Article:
With less than a week till the Boston Marathon, there’s bound to be a lot of nervous runners out there. If you happen to be one of them (or if you suffer from pre-race anxiety in general), then keep reading.
What Is Pre-Race Anxiety?
Pre-race anxiety is certainly not uncommon, but the degree to which it influences a runner’s thoughts and performance vary from person to person. Some runners can channel their nervous energy in a positive direction and use it to their advantage, while others allow it to cause a considerable amount of undue stress.
This year, at the Boston Marathon, runners are going to have to contend with not only the usual feelings of anxiety, but also anxiety generated from the threat of another terrorist attack. As much as we would all like to think that such a threat doesn’t exist, the possibility will nonetheless cast doubts and fear in the minds of many.
What runners need to understand is that anxiety, or stress, if elevated to greater-than-normal levels, can result in a variety of negative reactions, some of which include: impaired judgment, feelings of being overwhelmed, and a consequent decline in confidence, as well as physical symptoms such as nausea and dizziness, tight muscles, and aches and pains.
Since the onset of pre-race anxiety tends to start a day or two before races, it’s important that runners try to develop some type of de-stress routine. This is not easy, but it’s worth attempting.
Even the Professionals Experience Anxiety
I’ve experienced enough bouts of severe anxiety that learning how to control my nerves is now a priority. In past races where my nerves have gotten the better of me, I’ve struggled to control my breathing and have even experienced uncontrollable shaking.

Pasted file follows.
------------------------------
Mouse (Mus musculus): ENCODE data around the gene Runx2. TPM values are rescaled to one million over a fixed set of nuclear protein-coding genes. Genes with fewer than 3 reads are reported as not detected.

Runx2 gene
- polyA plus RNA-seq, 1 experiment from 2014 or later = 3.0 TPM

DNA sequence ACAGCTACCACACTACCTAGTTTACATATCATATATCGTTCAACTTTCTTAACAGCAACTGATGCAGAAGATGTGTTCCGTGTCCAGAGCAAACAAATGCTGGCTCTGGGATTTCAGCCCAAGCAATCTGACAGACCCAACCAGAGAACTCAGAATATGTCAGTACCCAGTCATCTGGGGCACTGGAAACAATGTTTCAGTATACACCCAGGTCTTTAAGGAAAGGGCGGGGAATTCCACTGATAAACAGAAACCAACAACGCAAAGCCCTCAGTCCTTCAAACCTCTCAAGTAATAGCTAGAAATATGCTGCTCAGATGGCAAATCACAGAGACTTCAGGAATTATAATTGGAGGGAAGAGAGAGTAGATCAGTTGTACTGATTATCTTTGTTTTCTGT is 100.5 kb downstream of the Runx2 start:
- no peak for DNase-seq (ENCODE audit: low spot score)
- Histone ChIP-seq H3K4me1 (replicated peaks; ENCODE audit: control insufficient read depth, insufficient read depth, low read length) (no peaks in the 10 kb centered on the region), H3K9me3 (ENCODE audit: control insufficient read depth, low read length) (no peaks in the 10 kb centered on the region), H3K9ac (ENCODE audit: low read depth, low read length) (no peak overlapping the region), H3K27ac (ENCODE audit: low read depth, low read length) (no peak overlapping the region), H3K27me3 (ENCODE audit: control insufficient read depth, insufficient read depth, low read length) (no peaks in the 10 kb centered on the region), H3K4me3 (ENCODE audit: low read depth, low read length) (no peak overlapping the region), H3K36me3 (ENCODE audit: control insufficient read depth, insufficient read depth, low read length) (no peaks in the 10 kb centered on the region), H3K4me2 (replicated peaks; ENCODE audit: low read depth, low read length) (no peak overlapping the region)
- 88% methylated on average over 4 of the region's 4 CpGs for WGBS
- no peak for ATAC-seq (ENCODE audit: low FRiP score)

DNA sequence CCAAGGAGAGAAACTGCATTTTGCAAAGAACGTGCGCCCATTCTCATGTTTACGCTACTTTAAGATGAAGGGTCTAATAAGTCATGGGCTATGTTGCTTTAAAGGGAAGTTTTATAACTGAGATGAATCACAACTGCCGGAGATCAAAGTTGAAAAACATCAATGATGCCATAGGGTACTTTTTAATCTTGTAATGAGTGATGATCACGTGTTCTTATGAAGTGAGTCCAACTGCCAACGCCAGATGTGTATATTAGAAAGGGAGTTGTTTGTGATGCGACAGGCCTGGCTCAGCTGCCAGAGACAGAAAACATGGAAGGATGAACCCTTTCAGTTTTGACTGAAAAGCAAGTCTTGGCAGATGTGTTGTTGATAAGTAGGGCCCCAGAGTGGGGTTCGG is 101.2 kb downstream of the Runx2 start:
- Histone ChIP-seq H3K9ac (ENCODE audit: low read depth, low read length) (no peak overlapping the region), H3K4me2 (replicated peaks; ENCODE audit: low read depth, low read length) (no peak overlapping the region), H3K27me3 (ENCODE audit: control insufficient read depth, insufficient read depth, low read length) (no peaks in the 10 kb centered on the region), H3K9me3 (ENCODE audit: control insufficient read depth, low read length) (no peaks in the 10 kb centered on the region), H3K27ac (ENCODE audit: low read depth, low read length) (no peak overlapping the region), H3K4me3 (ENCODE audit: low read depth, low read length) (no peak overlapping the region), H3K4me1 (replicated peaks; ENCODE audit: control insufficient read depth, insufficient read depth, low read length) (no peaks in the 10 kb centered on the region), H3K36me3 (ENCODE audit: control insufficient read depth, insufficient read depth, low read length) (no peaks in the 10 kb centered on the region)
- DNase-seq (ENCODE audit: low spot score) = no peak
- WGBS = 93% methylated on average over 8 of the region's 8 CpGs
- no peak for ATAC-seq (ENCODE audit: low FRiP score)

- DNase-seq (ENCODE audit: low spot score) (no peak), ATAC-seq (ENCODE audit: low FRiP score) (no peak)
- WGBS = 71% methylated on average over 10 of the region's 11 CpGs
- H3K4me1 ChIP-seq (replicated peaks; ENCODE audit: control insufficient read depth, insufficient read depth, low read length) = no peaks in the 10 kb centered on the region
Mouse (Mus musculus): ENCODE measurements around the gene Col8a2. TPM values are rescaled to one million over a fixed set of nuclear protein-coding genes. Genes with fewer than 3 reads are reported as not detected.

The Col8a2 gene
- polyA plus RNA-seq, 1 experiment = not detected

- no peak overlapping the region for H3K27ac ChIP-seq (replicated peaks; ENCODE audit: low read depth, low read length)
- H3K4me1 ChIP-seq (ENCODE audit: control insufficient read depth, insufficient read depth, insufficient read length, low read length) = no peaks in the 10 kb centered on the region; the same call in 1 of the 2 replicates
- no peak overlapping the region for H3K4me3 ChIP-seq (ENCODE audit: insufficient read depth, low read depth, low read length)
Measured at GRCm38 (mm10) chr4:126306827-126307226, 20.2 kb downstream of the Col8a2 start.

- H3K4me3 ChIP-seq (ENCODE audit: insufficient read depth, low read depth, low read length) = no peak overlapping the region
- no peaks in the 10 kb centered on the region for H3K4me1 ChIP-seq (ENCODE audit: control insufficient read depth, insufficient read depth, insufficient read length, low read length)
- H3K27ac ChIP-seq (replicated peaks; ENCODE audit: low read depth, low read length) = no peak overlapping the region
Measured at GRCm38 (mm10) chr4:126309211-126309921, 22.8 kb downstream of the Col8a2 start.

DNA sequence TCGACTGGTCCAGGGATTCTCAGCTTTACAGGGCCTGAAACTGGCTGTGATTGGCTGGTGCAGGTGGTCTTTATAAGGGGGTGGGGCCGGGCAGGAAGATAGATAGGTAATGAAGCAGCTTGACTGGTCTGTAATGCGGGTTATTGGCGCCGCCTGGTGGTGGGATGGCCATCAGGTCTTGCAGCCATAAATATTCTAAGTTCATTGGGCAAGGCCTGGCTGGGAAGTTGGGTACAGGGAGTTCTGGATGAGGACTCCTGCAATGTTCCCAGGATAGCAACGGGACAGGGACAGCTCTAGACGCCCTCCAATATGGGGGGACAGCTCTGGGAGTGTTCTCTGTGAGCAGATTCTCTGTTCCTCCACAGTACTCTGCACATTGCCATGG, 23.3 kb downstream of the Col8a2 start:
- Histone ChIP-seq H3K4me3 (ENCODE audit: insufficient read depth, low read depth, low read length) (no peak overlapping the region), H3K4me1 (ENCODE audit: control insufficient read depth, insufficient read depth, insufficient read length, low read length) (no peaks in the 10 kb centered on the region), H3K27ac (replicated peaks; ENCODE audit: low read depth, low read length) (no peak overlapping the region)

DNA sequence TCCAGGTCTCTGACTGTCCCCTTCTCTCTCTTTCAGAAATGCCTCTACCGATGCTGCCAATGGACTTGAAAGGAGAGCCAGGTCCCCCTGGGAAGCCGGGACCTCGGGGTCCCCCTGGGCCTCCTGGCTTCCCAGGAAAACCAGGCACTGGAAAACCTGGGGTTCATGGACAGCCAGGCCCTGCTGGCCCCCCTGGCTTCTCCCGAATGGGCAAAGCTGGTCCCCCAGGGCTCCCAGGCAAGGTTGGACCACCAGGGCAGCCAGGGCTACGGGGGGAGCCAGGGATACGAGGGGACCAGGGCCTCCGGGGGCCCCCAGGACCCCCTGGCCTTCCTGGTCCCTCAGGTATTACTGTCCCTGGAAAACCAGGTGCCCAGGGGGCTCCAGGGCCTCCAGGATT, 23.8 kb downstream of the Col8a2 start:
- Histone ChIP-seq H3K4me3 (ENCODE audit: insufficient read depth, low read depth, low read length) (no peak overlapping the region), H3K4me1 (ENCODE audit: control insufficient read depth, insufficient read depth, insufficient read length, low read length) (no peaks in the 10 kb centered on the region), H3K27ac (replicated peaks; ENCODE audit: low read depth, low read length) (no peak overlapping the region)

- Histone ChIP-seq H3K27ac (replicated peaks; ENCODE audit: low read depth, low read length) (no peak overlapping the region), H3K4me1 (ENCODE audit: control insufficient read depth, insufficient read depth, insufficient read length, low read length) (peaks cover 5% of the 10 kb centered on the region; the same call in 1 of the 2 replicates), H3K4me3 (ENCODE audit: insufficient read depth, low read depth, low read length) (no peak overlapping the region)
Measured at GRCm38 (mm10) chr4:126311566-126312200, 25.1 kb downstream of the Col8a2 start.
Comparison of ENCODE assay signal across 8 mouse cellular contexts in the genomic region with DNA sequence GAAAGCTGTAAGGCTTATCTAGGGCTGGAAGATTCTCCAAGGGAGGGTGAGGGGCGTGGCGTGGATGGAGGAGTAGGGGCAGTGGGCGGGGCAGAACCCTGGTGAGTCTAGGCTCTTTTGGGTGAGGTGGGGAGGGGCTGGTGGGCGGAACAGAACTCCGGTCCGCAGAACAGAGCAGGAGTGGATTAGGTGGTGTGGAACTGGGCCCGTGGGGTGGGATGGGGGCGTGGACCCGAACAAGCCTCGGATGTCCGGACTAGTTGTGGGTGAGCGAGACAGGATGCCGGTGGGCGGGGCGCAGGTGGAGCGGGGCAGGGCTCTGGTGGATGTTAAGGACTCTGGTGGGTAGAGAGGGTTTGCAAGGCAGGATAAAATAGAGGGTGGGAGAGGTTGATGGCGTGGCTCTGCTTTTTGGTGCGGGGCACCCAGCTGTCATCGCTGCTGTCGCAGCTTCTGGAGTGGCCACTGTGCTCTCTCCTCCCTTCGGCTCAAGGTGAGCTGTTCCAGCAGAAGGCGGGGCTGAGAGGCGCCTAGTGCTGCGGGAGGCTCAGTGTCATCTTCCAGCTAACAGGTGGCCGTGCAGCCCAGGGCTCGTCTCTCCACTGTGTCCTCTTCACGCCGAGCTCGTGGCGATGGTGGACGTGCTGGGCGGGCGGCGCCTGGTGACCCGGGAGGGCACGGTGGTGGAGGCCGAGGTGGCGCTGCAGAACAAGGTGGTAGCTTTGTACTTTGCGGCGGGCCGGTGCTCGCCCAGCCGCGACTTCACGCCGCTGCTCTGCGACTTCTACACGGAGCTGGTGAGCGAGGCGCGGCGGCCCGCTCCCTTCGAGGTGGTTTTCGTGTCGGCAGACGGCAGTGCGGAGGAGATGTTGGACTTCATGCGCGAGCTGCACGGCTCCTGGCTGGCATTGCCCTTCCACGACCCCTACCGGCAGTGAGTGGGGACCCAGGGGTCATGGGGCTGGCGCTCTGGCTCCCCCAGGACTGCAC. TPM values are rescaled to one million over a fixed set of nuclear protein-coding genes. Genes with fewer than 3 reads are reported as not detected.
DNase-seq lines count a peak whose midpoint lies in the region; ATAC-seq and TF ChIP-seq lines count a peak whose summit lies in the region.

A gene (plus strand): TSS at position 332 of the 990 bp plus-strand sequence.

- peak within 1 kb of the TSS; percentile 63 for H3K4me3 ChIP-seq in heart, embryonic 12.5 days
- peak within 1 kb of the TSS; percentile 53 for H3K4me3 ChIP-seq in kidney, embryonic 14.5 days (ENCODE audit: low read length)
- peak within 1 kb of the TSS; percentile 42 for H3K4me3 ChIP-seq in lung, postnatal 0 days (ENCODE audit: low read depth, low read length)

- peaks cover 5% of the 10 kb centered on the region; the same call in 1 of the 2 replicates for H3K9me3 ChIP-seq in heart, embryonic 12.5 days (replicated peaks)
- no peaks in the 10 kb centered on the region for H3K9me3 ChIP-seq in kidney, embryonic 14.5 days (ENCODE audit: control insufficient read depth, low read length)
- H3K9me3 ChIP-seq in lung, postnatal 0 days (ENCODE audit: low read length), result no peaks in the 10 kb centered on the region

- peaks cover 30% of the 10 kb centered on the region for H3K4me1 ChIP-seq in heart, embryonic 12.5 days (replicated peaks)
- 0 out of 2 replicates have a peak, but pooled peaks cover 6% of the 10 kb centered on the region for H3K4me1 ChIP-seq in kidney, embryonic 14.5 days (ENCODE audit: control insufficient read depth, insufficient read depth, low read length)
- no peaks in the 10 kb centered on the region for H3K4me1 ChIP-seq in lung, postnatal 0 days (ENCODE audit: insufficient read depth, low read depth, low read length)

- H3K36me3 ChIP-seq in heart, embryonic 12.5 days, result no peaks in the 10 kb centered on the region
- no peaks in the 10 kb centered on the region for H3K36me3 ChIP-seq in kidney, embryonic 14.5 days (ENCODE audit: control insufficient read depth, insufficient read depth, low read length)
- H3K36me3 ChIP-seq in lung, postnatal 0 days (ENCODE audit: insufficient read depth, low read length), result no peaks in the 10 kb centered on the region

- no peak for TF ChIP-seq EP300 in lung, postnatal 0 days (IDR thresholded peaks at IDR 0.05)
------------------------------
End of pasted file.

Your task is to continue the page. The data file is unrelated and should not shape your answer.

Elite runners are not exempt from experiencing pre-race anxiety either. In fact, it’s likely that they’re more prone to it. In a recent interview I had the opportunity to participate in, I was able to talk briefly with semi-retired professional runner, Hal Higdon, and hear his take on nervous runners:
Being a competitive runner, I’ve never gone to a starting line without being extremely nervous about it, worried about my ability to perform. I remember standing on the starting line at the World Masters Championships in Toronto in 1975, seconds before the gun was going off, and I was sure I was not going to be able to move … I had this vision that the gun would go off and there would be ten or fifteen other runners taking off and I would be standing there paralyzed.
Hal went on to say that nervousness is “frankly” quite normal among competitive runners, and while this year’s Boston Marathon will be a little more worrisome for some, he encouraged nervous runners to take advantage of the large crowd support.
How to De-Stress Before the Race
In addition to finding comfort in numbers, here are a few other tips to help you control your nerves:
A final tip: one coach I know likes to remind his runners that races are just like “days at the office.” There is nothing to fear if you remember that you’ll simply be doing what you typically do on an almost-daily basis.
Have you experienced pre-race anxiety? What helps you relieve the stress? Post your thoughts and experiences to the comments below.
Photos courtesy of Shutterstock.